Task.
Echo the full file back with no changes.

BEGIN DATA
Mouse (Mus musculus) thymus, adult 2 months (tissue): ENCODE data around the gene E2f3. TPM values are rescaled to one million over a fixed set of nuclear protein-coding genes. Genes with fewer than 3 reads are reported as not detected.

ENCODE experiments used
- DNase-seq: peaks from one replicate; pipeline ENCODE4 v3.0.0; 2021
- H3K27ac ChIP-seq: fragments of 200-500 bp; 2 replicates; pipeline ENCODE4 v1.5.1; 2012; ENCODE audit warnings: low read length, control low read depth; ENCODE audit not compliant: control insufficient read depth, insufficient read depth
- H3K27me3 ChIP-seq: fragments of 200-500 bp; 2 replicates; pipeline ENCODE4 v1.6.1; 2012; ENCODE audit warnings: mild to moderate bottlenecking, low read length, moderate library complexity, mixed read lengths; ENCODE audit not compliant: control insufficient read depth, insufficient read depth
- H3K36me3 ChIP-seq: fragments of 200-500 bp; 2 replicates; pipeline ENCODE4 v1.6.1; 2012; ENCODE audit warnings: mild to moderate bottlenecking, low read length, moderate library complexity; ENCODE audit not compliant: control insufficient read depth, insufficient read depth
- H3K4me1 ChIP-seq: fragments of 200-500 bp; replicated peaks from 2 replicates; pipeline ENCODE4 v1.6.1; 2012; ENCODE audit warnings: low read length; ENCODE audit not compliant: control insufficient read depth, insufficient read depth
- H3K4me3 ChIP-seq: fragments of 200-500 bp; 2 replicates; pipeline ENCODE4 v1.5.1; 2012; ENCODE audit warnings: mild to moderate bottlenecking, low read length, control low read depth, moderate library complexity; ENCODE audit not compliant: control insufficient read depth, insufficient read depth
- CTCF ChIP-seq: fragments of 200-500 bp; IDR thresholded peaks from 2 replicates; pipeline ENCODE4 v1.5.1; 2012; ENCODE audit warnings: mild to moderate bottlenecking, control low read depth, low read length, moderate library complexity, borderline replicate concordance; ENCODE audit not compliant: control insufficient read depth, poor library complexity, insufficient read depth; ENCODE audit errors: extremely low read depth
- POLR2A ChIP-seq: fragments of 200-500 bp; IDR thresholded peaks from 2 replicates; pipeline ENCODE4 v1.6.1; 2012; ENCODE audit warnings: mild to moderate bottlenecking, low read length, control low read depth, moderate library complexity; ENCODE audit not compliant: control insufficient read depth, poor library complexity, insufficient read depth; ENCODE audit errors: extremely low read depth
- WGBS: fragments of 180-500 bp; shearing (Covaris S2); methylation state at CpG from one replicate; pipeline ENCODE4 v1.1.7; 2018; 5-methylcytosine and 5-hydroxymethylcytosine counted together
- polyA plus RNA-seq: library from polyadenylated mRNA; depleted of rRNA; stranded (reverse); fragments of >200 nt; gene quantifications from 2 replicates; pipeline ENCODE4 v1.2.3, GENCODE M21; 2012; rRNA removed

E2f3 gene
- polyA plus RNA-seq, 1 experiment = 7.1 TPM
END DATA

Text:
Mouse (Mus musculus) thymus, adult 2 months (tissue): ENCODE data around the gene E2f3. TPM values are rescaled to one million over a fixed set of nuclear protein-coding genes. Genes with fewer than 3 reads are reported as not detected.

ENCODE experiments used
- DNase-seq: peaks from one replicate; pipeline ENCODE4 v3.0.0; 2021
- H3K27ac ChIP-seq: fragments of 200-500 bp; 2 replicates; pipeline ENCODE4 v1.5.1; 2012; ENCODE audit warnings: low read length, control low read depth; ENCODE audit not compliant: control insufficient read depth, insufficient read depth
- H3K27me3 ChIP-seq: fragments of 200-500 bp; 2 replicates; pipeline ENCODE4 v1.6.1; 2012; ENCODE audit warnings: mild to moderate bottlenecking, low read length, moderate library complexity, mixed read lengths; ENCODE audit not compliant: control insufficient read depth, insufficient read depth
- H3K36me3 ChIP-seq: fragments of 200-500 bp; 2 replicates; pipeline ENCODE4 v1.6.1; 2012; ENCODE audit warnings: mild to moderate bottlenecking, low read length, moderate library complexity; ENCODE audit not compliant: control insufficient read depth, insufficient read depth
- H3K4me1 ChIP-seq: fragments of 200-500 bp; replicated peaks from 2 replicates; pipeline ENCODE4 v1.6.1; 2012; ENCODE audit warnings: low read length; ENCODE audit not compliant: control insufficient read depth, insufficient read depth
- H3K4me3 ChIP-seq: fragments of 200-500 bp; 2 replicates; pipeline ENCODE4 v1.5.1; 2012; ENCODE audit warnings: mild to moderate bottlenecking, low read length, control low read depth, moderate library complexity; ENCODE audit not compliant: control insufficient read depth, insufficient read depth
- CTCF ChIP-seq: fragments of 200-500 bp; IDR thresholded peaks from 2 replicates; pipeline ENCODE4 v1.5.1; 2012; ENCODE audit warnings: mild to moderate bottlenecking, control low read depth, low read length, moderate library complexity, borderline replicate concordance; ENCODE audit not compliant: control insufficient read depth, poor library complexity, insufficient read depth; ENCODE audit errors: extremely low read depth
- POLR2A ChIP-seq: fragments of 200-500 bp; IDR thresholded peaks from 2 replicates; pipeline ENCODE4 v1.6.1; 2012; ENCODE audit warnings: mild to moderate bottlenecking, low read length, control low read depth, moderate library complexity; ENCODE audit not compliant: control insufficient read depth, poor library complexity, insufficient read depth; ENCODE audit errors: extremely low read depth
- WGBS: fragments of 180-500 bp; shearing (Covaris S2); methylation state at CpG from one replicate; pipeline ENCODE4 v1.1.7; 2018; 5-methylcytosine and 5-hydroxymethylcytosine counted together
- polyA plus RNA-seq: library from polyadenylated mRNA; depleted of rRNA; stranded (reverse); fragments of >200 nt; gene quantifications from 2 replicates; pipeline ENCODE4 v1.2.3, GENCODE M21; 2012; rRNA removed

E2f3 gene
- polyA plus RNA-seq, 1 experiment = 7.1 TPM